Drug and alcohol addiction is debilitating. Initially, getting high or drinking until you don’t think can seem enjoyable, but you may be unable to stop over time. That’s because, with consistent use, these substances change the function of the brain so much so that you simply cannot seem to stop using them even when you want to do so. In a drug treatment center, detox may be what you need to break that dependence. Detoxing from drugs and alcohol isn’t easy, but it is the first step in achieving a better quality of life.
America’s Rehab Campus can help you with detox. Reach out to us now for immediate help.
What Happens in the Brain to Cause Dependence?
A person who uses drugs and alcohol consistently may find themselves compulsively seeking it out. They recognize that doing so puts their health and wellbeing at risk, but they cannot stop. This is called addiction. Dependence is a bit different. In dependence, the body adapts to the presence of the drug, often requiring a higher dose of it to feel the same type of high, as noted by the National Institute on Drug Abuse. Additionally, when a person who is dependent tries to stop using these drugs, they face intense withdrawal symptoms, including pain, discomfort, and cravings.
This withdrawal happens in the brain as the drugs impact the pleasure center. By triggering that pleasure center with use, the brain continues to seek out the substance repeatedly to feel the same. It learns to depend on the drug to function. Withdrawal is the brain’s way of fighting back against not having the substance present.
How Does Detoxing from Drugs and Alcohol Work?
The detoxification process is a natural one. It simply means withholding the substance and forcing the body to re-learn how to work without it. That seems simple, but the process is complex because of the dependency that’s formed.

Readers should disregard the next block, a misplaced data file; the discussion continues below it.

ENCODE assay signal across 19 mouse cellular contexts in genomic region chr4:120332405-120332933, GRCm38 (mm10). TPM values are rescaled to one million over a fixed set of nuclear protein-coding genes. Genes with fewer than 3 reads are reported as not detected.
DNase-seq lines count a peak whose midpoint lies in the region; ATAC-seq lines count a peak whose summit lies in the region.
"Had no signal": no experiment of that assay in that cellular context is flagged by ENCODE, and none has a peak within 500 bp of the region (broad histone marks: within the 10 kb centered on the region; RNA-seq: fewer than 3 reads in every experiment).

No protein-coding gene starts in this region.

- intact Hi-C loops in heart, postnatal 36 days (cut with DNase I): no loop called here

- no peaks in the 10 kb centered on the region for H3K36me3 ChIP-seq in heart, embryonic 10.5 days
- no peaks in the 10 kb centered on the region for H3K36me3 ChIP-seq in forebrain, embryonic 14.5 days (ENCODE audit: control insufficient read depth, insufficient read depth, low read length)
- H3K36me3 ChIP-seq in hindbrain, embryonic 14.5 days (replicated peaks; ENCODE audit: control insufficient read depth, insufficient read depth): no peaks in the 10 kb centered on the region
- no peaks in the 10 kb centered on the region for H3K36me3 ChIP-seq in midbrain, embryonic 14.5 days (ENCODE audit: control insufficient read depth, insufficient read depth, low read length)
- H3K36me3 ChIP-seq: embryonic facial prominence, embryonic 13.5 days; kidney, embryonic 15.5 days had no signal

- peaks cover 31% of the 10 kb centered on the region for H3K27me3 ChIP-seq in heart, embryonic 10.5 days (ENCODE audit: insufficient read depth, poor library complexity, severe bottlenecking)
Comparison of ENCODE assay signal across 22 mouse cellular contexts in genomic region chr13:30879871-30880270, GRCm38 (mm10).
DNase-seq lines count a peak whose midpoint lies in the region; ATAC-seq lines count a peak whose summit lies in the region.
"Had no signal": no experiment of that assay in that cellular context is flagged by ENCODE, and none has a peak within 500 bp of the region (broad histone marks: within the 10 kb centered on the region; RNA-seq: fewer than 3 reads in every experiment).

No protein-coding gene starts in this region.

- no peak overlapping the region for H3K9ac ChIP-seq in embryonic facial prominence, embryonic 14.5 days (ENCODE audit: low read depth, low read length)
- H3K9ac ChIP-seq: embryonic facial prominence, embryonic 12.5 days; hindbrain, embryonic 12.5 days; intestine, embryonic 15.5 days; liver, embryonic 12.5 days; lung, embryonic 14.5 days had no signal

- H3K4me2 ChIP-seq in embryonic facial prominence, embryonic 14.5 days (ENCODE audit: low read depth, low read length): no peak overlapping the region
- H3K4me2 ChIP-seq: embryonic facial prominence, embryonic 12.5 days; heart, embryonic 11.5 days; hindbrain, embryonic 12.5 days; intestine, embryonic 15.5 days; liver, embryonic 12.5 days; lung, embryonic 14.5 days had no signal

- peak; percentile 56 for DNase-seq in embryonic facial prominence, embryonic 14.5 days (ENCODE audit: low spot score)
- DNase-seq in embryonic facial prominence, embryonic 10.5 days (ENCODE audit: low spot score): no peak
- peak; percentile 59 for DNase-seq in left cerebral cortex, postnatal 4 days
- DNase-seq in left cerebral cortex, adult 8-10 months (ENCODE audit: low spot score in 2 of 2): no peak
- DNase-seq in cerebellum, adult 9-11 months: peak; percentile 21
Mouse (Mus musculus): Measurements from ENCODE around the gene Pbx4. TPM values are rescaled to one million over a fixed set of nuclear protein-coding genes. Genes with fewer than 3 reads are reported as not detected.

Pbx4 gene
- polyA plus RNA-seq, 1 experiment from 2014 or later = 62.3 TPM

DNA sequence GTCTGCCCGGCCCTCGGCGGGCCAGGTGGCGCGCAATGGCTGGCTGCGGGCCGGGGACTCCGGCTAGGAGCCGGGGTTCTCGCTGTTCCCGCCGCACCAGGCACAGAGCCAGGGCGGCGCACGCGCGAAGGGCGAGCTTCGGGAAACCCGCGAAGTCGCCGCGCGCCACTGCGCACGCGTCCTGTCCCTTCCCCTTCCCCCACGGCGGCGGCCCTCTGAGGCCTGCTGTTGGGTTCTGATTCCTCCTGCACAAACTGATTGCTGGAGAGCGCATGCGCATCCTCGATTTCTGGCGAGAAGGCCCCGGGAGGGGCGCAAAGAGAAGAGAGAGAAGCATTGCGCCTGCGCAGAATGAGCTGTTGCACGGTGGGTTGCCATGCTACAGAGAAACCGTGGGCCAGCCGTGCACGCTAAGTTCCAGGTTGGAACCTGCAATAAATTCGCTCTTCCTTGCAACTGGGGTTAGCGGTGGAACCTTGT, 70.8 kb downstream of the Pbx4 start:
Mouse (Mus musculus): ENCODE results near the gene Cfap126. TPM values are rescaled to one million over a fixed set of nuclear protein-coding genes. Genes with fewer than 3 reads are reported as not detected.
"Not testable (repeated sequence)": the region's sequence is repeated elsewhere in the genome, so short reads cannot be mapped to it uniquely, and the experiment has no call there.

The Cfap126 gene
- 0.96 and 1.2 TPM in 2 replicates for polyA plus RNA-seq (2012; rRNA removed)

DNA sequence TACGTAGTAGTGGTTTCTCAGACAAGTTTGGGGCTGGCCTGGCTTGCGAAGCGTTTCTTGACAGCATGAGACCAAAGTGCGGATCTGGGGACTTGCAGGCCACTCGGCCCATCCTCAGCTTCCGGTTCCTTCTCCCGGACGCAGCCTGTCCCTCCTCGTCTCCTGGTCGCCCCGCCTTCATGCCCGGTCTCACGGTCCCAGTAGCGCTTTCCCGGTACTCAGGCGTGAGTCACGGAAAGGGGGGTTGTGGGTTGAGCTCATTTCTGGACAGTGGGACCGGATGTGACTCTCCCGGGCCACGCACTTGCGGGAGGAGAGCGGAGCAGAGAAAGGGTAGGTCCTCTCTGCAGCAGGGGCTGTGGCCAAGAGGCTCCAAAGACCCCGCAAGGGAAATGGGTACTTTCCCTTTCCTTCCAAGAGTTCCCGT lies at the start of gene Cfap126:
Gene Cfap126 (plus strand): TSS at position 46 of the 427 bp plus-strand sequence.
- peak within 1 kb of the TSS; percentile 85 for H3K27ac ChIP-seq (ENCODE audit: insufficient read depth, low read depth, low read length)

Typically a person with dependence will experience withdrawal symptoms. The type and severity of those symptoms differ from one type of drug to another. Some examples include:
- Intense cravings
- Nausea and vomiting
- Muscle aches and pains
- Bone pain
- Increased heart rate
In addition, the cravings alone may make it difficult for a person to stop using. They may think about the drug so much and feel they need to use it. It’s important to recognize a person with addiction has a disease, and these are the symptoms they cannot control.
What Happens in a Detox Center?
In a treatment center that offers detox, a person is surrounded by professionals who can help them through this process. They gain one-on-one support for everything they feel, including the cravings and the intense pain. Symptoms are better managed, and in some cases, medical support is provided to help their body overcome the damage it’s experienced.
During the detox process, which usually ranges from a few days to a couple of weeks, a person receives constant support to guide them through this process. The brain re-learns how to function in that timeframe, and the cravings subside. Detox isn’t a cure for addiction, but it is the first step to reclaiming your life.
Medications may be available to some people to make detox easier to manage. There is also holistic care provided to help encourage whole-body healing for most. Many men and women also spend their time in therapy, learning how to prioritize themselves and overcome the trauma that may have led them to this place.
Without detox in a formal setting, many people relapse. They believe they can stop, but their brain and body cannot. In a detox treatment center like America’s Rehab Campuses, people learn how to overcome their addiction and rebuild their lives. They have ample support to break the dependence they feel.
How Can You Get the Care You Need?
America’s Rehab Campus provides detox treatment programs. From there, many people enter into residential treatment to continue to live in a drug-free environment and work on their recovery. If you are experiencing addiction to any drug, now is your time to take action. Give us a call to set up an assessment and start on the way to recovery.